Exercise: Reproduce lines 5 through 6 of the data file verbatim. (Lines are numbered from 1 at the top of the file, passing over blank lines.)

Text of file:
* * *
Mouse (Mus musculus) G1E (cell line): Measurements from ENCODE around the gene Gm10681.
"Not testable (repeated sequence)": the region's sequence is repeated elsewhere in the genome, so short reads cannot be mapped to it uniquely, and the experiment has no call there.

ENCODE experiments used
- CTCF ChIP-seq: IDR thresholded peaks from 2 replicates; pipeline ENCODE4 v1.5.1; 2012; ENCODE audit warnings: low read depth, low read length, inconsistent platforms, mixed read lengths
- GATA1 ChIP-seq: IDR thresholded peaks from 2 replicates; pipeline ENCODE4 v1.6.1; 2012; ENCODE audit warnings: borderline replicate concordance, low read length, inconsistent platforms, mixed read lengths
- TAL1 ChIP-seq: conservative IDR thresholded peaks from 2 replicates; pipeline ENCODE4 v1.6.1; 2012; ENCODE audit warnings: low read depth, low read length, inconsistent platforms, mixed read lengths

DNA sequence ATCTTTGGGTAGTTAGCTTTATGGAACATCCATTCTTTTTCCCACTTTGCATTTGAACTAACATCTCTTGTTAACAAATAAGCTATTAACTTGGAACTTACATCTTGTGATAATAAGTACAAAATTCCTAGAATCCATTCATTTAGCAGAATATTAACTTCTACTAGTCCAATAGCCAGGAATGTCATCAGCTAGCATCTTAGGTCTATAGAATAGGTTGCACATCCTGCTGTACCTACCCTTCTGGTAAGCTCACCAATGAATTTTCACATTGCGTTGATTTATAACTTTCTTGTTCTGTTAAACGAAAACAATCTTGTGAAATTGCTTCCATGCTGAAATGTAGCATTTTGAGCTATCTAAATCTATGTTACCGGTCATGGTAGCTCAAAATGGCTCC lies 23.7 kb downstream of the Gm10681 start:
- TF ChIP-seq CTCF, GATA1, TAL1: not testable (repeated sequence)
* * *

- GATA1 ChIP-seq: IDR thresholded peaks from 2 replicates; pipeline ENCODE4 v1.6.1; 2012; ENCODE audit warnings: borderline replicate concordance, low read length, inconsistent platforms, mixed read lengths
- TAL1 ChIP-seq: conservative IDR thresholded peaks from 2 replicates; pipeline ENCODE4 v1.6.1; 2012; ENCODE audit warnings: low read depth, low read length, inconsistent platforms, mixed read lengths